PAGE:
RAMOS ON INGRAHAM

On Tuesday’s edition of “The Ingraham Angle,” host Laura Ingraham debated Fusion news anchor Jorge Ramos on the merits of two recent court rulings surrounding President Donald Trump’s immigration policy.

U.S. District Judge Gonzalo Curiel – a frequent subject of Trump critiques for past rulings from the bench – decided that the White House can proceed with its planned border wall without regard to environmentalists’ concerns.

Ramos said Trump should think differently now about Curiel, who was born in Indiana but is of Mexican ancestry.

He called Trump’s previous comments about Curiel, suggesting possible bias on the judge’s part, as “precisely the definition of racism.”

Ingraham and Ramos also debated whether “illegal immigrant” should be a permissible phrase, as Ramos said no human is “illegal.”

“Let’s cut through all this,” Ingraham responded. “Do you believe in nationhood?”

Ramos said he did, but added that America is “partly responsible” for its illegal immigration problem because it relies on illegal immigrants to work in the agriculture and construction fields.

VICENTE FOX DOUBLES DOWN ON THE WALL

El muro grande is causing a bit of excitement down Mexico way. Matter of fact the ex el-Presidente is quite perturbed to say the least.  “We are not paying, I am not going to pay for that f-ing wall — I am not — and he should know that. I am not going to apologize,” he said.

During this weeks Republican presidential debate, Donald Trump reacted to Fox’s original statement on the matter, saying “the wall just got 10 feet taller.”

While the Trump campaign has not responded to FOXBusiness.com’s request for comment, during a rally in Fort Worth, Texas, on Friday, he stated, “they want to be treated with tremendous respect even though they don’t treat us with respect… so he dropped the f-bomb and I said to myself ‘can you imagine if I said that?’”muchasgraciasamigo

POPE TREVAILS

As the world turns in its axis so does the Pope; a traveling satellite so to speak. Touring one country after another. An Argentinian, Pope Francis has been there and not done that. Francis is the first Jesuit pope, the first from the Americas, the first from the Southern Hemisphere and the first non-European pope since the Syrian Gregory III in 741.

He led the Argentine Church during the December 2001 riots in Argentina, and the administrations of Néstor Kirchner and Cristina Fernández de Kirchner considered him a political rival. This was a good thing, similar to the fall of Communism in Poland.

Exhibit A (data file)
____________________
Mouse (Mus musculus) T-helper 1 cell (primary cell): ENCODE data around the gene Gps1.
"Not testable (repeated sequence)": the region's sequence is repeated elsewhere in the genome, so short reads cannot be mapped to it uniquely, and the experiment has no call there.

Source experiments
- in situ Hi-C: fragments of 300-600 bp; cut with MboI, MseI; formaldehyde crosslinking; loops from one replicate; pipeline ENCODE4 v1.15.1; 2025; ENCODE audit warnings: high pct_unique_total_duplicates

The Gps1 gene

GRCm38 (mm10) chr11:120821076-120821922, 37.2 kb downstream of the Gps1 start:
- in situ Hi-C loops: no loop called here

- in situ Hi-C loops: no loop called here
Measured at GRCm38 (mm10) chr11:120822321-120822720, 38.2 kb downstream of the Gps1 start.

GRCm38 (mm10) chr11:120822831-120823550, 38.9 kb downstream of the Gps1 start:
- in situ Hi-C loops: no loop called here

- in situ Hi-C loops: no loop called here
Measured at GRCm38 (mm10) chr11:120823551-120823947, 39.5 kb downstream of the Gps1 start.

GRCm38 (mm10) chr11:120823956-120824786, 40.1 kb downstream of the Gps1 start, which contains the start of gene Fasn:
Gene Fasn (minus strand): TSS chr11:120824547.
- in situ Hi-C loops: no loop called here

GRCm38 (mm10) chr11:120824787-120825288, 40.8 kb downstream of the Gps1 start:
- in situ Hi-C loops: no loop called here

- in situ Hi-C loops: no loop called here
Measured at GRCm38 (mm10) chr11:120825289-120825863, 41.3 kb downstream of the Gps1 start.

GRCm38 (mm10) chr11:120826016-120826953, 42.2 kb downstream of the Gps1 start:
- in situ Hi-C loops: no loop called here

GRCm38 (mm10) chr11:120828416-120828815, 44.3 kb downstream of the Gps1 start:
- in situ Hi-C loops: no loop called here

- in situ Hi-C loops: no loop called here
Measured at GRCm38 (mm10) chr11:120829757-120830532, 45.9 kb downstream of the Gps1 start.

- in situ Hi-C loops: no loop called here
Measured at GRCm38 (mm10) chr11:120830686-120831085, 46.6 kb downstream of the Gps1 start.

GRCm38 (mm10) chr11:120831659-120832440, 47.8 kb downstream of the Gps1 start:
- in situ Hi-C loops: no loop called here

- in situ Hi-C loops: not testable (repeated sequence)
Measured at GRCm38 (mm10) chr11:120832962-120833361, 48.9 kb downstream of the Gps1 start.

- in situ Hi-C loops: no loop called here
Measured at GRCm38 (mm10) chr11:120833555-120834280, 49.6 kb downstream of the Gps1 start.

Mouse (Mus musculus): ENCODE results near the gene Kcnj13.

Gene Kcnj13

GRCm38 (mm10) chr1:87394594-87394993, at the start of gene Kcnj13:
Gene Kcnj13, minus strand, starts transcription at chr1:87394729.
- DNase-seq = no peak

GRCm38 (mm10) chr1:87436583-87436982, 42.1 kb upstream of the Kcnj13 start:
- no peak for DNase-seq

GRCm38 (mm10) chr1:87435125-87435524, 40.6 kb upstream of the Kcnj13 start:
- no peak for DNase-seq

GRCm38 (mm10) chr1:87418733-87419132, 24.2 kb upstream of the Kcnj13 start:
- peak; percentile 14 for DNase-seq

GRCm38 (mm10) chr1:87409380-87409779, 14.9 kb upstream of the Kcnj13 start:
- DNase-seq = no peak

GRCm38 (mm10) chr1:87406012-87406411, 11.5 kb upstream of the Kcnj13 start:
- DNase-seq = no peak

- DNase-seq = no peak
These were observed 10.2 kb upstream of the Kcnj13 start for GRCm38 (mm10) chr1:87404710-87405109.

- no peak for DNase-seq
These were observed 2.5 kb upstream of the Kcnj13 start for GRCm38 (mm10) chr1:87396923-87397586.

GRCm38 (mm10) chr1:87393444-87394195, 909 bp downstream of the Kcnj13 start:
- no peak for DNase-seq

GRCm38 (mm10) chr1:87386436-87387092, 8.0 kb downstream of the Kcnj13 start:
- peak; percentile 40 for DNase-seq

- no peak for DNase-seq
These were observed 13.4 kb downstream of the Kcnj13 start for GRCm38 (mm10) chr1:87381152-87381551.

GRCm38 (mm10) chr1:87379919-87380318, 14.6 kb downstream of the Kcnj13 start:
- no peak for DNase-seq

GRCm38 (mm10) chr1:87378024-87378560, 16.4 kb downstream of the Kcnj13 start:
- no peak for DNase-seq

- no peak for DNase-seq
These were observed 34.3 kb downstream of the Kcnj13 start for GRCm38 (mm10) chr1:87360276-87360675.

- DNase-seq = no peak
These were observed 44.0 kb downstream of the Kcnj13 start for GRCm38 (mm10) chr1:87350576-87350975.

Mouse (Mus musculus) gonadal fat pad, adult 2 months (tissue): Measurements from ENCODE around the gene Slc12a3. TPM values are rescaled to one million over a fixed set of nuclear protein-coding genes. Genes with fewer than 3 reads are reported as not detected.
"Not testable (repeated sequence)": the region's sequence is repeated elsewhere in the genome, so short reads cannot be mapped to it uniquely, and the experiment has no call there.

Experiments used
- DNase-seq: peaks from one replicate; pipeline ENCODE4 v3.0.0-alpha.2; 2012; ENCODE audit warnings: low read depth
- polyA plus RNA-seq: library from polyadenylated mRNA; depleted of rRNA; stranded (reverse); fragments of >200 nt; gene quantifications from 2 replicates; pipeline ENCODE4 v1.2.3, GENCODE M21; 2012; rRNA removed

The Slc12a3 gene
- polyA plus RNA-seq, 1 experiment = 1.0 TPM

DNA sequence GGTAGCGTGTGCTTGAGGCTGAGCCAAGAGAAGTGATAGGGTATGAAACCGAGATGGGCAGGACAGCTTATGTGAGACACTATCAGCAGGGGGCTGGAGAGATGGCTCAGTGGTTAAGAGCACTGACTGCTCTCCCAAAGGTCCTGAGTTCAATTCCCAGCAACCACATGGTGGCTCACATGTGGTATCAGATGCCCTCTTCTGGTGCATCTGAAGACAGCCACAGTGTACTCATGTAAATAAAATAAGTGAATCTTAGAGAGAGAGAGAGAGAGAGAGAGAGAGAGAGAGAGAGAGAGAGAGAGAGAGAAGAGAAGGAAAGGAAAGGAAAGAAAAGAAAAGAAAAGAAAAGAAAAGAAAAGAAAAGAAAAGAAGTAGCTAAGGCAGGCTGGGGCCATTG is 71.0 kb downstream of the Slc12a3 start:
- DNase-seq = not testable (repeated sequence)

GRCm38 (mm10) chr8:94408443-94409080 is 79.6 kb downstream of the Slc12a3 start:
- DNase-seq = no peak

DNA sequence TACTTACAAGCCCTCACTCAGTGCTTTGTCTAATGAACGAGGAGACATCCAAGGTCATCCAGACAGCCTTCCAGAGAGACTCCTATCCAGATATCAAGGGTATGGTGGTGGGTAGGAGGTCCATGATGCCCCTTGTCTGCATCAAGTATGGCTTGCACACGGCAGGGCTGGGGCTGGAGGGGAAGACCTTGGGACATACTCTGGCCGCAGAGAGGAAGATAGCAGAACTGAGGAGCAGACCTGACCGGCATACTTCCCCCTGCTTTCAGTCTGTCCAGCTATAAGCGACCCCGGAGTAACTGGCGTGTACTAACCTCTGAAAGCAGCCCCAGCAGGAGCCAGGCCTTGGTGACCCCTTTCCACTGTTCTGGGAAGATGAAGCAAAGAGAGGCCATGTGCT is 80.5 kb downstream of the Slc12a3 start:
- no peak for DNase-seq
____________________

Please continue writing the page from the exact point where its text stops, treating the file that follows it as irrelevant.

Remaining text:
The international relations field knows Pope John Paul II for his temporal leadership in the Roman Catholic Church, but less is known about his pivotal role in the rise of Poland’s independent trade movement of Poland standing firm against Communism.

Yet Soviet “liberation” of occupied Poland brought only further repression. And for 33 years, Wojtyla would promote Christianity and religious freedom under threat of  a regime attempting to squash any opposition to atheistic totalitarian rule. Rising to the position of archbishop of Krakow in 1963, he carefully avoided direct criticism of the government, but spread his philosophy of Christian “humanism” through a series of poem-cycles that, in effect, worked to undermine the Marxist foundation of Communism. Yet clashes were inevitable—he encountered fierce opposition in his efforts to create 11 new parishes through door-to-door evangelism, and Soviet authorities tried to stop him from publicly leading Catholics in Poland’s Corpus Christi procession, a medieval feast day celebrated every June.

Wojtyla’s election as pope in 1978 armed him with an international following that, in retrospect, cowed even the Soviet empire. “Be not afraid” became his rallying cry, and following a 1979 address to the U.N. General Assembly in which he challenged the free world to defend human rights, he embarked on a courageous but dangerous nine-day public pilgrimage to “strengthen the brethren” in Poland. There he warned Communist authorities that the papacy would watch them closely, and he reminded them of their responsibility “before history and before your conscience.” The people responded to John Paul II’s visit with loyalty borne of years of shared suffering—banners with the Communist party slogan “The Party Is for the People” sported the daring addition, “. . . but the People are for the Pope.”

John Paul II’s example encouraged other leading church authorities, such as the Czech Cardinal Frantisek Tomasek, to become fierce critics of Communism. His visit also inspired an unemployed electrician named Lech Walesa to form in 1980 the Soviet Union’s first and only trade union—Solidarity.

Instead of coming to the border and lambasting Trump, Pope Francis should pilgrimage in all the countries of Latin America run by Communists and dictators. Of course rabble rousing among the people in the drug infested waters Columbia, El Salvador, Nicaragua has risks. Lecturing Trump on a wall is a non starter. Walls, just like Robert Frost said, make good neighbors. Letting more druggies, murders, killers, rapists, leaches into the United States is the wrong thing to do. Trump is right, the Pope is wrong. We do not need a lecture on what is right and what is wrong.

And if he is so concerned about the poor, have the Vatican, with three to four trillion in assets, start selling their wares and distribute the proceeds to the poor. Ain’t gonna happen folks. Stay tuned.